(This article belongs to the Special Issue Olfactory and Gustatory Dysfunctions in COVID‐19 Patients)
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Review

Jump to: Editorial, Research

11 pages, 718 KiB  
Review
SARS-CoV-2 Infection and Taste Alteration: An Overview
by Gaetano Scotto, Vincenzina Fazio, Eleonora Lo Muzio, Lorenzo Lo Muzio and Francesca Spirito
Life 2022, 12(5), 690; https://doi.org/10.3390/life12050690 - 6 May 2022
Cited by 18 | Viewed by 2636
Abstract
Since the worldwide spread of SARS-CoV-2 infection, the management of COVID-19 has been a challenge for healthcare professionals. Although the respiratory system has primarily been affected with symptoms ranging from mild pneumonia to acute respiratory distress syndrome, other organs or systems have also [...] Read more.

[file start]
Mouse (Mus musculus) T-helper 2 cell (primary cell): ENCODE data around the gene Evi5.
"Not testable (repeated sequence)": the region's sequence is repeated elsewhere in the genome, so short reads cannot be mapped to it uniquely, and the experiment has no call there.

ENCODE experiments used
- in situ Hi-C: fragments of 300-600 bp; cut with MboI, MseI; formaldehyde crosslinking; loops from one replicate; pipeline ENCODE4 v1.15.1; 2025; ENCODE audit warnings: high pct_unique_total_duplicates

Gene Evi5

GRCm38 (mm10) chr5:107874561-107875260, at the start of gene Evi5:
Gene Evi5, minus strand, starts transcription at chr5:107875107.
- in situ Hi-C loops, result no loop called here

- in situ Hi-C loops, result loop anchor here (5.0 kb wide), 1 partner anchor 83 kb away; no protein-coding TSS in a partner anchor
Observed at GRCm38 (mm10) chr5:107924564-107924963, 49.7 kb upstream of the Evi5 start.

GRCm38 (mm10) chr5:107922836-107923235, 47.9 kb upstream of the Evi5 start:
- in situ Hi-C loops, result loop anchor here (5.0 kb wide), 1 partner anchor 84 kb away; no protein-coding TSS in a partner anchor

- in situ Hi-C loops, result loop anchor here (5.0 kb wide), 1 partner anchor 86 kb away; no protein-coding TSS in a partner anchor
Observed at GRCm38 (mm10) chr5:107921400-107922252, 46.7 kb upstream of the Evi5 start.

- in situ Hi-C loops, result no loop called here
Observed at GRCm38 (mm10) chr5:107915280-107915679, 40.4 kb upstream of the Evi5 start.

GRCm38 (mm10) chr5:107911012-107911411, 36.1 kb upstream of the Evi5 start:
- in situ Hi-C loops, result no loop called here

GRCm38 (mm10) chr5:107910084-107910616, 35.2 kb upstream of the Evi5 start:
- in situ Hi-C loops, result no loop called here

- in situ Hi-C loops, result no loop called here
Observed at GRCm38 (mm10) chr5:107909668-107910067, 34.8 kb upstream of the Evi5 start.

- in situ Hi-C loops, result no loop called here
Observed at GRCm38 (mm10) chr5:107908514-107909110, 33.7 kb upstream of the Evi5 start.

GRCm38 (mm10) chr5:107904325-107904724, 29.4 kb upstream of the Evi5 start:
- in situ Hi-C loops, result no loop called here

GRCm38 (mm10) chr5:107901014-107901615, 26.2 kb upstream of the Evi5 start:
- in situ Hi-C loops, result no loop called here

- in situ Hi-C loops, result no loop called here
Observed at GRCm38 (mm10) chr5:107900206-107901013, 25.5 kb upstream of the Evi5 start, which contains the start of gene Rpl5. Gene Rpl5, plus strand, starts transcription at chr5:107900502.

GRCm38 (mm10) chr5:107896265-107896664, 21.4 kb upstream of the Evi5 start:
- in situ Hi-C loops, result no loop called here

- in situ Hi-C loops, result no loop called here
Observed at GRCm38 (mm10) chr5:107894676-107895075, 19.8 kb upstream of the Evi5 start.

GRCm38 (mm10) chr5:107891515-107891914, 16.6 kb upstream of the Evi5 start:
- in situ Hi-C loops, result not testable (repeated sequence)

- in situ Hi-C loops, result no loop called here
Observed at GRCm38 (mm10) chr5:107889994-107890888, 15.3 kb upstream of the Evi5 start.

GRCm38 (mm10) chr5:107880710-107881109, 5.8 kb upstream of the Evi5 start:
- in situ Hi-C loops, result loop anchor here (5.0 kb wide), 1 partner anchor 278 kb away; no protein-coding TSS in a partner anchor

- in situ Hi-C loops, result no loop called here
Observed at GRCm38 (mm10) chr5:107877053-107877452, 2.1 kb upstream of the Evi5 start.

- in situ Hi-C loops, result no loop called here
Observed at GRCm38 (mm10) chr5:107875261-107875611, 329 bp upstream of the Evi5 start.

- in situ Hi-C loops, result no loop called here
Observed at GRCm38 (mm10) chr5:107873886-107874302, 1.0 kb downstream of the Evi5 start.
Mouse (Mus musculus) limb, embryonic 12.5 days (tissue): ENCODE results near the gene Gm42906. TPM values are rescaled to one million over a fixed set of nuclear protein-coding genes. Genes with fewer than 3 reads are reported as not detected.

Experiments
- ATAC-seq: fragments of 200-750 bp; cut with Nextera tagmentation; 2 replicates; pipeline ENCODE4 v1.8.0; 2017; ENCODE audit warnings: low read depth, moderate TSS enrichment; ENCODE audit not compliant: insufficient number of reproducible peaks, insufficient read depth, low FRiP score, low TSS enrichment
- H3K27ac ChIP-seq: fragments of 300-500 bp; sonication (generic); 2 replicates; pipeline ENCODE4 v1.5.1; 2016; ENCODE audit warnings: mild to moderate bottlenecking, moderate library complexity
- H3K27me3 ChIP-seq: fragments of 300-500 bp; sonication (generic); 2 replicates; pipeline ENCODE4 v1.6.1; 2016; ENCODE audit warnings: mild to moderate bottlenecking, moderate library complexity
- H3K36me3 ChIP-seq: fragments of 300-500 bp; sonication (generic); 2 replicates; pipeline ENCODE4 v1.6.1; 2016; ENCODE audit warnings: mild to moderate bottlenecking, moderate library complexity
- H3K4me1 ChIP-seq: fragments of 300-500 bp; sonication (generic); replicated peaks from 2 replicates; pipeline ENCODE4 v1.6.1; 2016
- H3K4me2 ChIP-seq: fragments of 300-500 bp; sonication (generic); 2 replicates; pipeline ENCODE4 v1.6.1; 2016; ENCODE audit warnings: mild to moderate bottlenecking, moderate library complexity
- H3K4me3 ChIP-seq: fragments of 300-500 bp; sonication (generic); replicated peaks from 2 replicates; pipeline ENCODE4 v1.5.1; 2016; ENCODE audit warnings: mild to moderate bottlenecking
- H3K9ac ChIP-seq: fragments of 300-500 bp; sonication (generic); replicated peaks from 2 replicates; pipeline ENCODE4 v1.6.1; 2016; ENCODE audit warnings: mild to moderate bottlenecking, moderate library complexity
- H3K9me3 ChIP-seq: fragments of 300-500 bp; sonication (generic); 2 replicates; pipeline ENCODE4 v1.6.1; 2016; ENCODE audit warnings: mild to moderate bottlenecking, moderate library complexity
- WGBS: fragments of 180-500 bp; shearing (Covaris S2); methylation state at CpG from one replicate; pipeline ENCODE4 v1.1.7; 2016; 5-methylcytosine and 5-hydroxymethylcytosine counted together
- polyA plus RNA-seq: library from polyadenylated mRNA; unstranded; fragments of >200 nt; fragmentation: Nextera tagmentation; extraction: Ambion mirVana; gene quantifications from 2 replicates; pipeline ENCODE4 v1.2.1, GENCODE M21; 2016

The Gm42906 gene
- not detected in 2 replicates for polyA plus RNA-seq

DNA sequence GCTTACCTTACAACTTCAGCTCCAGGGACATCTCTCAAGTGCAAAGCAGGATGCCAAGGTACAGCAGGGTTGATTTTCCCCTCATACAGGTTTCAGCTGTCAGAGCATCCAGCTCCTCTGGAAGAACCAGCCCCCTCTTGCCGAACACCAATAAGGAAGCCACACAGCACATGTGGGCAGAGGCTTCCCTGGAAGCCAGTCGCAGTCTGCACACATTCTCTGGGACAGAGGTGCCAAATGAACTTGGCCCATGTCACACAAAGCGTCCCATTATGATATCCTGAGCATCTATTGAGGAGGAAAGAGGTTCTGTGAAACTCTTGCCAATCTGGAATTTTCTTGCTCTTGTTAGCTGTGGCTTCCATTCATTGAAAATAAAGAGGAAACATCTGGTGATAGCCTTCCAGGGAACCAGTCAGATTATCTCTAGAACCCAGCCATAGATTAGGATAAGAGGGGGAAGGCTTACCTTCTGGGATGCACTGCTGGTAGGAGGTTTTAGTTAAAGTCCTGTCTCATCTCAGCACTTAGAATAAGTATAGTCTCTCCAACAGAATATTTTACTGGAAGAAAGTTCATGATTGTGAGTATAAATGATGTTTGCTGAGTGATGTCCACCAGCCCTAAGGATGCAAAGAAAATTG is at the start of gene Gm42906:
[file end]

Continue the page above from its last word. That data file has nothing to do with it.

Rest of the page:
Since the worldwide spread of SARS-CoV-2 infection, the management of COVID-19 has been a challenge for healthcare professionals. Although the respiratory system has primarily been affected with symptoms ranging from mild pneumonia to acute respiratory distress syndrome, other organs or systems have also been targets of the virus. The mouth represents an important route of entry for SARS-CoV-2. Cells in the oral epithelium, taste buds, and minor and major salivary glands express cellular entry factors for the virus, such as ACE2, TMPRSS2 and Furin. This leads to symptoms such as deterioration of taste, salivary dysfunction, mucosal ulcers, before systemic manifestation of the disease. In this review we report and discuss the prevalence and socio-demographics of taste disturbances in COVID-19 patients, analysing the current international data. Importantly, we also take stock of the various hypothesized pathogenetic mechanisms and their impact on the reported symptoms. The literature indicated that COVID-19 patients frequently present with gustatory dysfunction, whose prevalence varies by country, age and sex. Furthermore, this dysfunction also has a variable duration in relation to the severity of the disease. The pathogenetic action is intricately linked to viral action which can be expressed in several ways. However, in many cases these are only hypotheses that need further confirmation. Full article